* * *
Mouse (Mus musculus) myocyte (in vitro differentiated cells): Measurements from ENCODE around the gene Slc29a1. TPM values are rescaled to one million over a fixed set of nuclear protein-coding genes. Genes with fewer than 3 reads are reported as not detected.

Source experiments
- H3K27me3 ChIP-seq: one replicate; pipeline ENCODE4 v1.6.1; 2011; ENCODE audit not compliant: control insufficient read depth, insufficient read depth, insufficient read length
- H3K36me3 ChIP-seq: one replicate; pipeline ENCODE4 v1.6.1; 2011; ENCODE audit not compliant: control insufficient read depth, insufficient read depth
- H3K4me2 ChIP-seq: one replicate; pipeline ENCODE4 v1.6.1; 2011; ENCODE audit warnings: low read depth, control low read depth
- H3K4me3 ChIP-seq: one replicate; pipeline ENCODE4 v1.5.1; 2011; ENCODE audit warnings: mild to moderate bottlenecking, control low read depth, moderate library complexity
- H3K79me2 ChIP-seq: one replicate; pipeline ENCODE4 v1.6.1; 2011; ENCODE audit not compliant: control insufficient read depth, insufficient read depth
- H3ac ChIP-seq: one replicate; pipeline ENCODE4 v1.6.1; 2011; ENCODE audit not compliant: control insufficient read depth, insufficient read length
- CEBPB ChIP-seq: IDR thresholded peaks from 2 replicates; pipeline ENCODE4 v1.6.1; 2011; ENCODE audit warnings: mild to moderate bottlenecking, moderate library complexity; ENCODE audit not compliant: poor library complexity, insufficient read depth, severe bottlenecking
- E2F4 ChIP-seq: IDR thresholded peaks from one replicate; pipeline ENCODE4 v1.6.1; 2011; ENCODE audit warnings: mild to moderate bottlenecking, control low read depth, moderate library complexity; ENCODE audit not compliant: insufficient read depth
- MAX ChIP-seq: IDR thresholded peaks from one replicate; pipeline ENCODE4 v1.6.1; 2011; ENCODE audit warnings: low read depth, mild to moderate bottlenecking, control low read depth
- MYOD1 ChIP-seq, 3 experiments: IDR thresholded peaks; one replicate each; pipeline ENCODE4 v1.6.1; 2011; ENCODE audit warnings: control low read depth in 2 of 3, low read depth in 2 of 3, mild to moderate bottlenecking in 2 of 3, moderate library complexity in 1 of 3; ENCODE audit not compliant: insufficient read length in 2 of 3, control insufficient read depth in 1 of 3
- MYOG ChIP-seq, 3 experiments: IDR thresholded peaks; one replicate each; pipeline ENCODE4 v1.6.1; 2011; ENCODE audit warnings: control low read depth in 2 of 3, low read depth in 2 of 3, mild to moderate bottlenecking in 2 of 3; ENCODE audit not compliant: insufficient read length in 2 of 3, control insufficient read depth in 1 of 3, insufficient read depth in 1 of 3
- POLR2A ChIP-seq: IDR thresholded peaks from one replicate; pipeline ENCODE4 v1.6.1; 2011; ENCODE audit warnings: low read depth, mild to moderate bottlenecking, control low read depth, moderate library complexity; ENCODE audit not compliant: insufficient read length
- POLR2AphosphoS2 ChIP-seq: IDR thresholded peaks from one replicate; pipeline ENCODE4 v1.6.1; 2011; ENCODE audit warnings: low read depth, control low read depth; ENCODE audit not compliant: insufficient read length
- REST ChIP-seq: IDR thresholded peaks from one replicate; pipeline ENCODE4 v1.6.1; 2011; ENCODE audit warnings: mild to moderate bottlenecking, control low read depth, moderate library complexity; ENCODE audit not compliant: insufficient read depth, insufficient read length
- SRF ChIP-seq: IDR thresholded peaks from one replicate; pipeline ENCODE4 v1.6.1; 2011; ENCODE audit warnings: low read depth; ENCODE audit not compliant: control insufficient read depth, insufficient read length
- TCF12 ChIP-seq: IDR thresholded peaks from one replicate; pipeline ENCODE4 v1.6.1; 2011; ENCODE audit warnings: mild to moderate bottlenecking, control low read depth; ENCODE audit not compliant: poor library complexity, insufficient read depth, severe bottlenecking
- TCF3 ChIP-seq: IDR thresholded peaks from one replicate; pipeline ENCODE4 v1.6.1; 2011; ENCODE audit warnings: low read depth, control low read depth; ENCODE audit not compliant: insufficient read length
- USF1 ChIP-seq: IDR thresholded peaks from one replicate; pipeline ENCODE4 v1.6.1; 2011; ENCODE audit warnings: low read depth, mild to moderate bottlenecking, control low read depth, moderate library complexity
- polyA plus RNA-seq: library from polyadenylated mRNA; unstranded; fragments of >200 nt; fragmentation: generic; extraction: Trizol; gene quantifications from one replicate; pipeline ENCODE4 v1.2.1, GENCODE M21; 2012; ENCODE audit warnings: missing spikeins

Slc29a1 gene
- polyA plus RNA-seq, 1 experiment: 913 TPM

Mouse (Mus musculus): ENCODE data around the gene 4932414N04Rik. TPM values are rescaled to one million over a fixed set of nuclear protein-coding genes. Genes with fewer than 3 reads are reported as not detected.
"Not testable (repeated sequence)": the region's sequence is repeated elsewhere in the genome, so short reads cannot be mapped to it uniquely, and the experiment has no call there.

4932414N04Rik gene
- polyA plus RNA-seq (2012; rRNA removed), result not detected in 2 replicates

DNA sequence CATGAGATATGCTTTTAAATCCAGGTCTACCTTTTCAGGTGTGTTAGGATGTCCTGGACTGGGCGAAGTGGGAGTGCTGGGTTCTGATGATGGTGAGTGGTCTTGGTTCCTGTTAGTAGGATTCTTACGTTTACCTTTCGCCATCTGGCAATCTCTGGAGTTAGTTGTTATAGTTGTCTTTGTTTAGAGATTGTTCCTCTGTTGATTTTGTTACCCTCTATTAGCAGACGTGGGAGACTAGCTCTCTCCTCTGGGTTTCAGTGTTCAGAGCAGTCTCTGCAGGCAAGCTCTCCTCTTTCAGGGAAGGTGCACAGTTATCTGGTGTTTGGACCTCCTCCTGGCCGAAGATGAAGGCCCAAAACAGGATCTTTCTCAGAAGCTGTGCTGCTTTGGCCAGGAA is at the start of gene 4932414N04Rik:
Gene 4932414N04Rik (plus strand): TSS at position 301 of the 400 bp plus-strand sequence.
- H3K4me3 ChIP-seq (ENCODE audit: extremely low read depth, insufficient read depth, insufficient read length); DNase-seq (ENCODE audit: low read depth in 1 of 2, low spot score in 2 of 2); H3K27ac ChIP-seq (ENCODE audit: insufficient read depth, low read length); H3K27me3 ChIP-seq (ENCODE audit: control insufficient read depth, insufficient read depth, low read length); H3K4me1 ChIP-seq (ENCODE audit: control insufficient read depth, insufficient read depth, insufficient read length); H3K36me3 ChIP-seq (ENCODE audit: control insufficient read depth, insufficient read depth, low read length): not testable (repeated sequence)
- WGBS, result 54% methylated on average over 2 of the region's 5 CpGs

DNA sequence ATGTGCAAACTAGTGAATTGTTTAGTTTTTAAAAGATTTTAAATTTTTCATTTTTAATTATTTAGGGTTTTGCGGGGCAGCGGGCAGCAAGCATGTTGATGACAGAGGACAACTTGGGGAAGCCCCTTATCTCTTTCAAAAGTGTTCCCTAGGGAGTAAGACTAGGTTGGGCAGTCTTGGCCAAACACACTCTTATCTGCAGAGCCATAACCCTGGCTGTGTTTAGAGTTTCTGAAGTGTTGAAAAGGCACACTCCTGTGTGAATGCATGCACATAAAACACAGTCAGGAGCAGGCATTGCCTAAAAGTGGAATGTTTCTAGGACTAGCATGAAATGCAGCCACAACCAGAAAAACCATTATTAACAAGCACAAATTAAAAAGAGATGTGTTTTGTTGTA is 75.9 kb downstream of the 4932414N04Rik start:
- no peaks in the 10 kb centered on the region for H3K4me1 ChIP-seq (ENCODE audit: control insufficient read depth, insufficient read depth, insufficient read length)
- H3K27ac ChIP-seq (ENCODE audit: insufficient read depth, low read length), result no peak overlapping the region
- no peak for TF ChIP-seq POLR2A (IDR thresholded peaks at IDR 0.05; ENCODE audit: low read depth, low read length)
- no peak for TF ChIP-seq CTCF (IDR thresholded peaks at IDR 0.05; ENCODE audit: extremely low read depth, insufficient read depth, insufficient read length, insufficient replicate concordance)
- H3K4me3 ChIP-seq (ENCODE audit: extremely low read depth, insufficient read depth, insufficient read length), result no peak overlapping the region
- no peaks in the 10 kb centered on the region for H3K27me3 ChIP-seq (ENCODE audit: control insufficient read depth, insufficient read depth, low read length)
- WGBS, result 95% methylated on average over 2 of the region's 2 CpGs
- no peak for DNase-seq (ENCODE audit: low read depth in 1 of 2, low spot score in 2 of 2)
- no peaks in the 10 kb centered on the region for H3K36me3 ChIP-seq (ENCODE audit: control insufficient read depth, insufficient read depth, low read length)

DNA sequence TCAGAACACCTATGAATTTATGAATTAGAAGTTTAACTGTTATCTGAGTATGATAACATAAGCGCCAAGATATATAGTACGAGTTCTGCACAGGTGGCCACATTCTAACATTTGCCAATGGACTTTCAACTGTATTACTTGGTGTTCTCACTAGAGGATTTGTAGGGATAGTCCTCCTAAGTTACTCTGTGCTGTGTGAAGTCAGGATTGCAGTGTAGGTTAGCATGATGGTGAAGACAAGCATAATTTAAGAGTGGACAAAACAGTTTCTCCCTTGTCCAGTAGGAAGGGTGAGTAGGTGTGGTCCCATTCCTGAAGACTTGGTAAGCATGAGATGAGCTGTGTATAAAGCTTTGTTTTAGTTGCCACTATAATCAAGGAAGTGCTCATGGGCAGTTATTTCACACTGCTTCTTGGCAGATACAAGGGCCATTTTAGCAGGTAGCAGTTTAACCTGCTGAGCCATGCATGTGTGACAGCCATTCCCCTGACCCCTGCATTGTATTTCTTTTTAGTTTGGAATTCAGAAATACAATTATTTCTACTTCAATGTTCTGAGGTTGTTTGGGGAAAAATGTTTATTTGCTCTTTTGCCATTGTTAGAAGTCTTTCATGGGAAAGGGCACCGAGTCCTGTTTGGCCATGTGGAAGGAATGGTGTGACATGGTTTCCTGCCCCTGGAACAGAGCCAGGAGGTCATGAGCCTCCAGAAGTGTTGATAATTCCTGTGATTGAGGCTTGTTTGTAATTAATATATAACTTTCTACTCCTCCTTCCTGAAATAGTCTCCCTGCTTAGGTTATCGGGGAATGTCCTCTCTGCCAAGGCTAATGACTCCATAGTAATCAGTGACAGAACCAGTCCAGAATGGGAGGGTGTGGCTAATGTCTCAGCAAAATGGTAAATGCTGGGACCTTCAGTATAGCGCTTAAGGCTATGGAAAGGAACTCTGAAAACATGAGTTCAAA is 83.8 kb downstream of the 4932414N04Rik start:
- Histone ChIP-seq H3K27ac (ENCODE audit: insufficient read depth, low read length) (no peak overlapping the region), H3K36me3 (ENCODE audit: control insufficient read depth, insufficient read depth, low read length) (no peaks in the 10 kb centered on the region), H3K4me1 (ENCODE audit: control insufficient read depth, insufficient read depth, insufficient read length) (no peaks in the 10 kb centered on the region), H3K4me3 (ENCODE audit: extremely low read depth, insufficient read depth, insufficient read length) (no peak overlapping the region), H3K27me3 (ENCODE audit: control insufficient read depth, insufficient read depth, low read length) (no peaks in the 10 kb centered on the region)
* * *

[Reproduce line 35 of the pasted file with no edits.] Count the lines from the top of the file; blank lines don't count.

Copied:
- no peak for TF ChIP-seq POLR2A (IDR thresholded peaks at IDR 0.05; ENCODE audit: low read depth, low read length)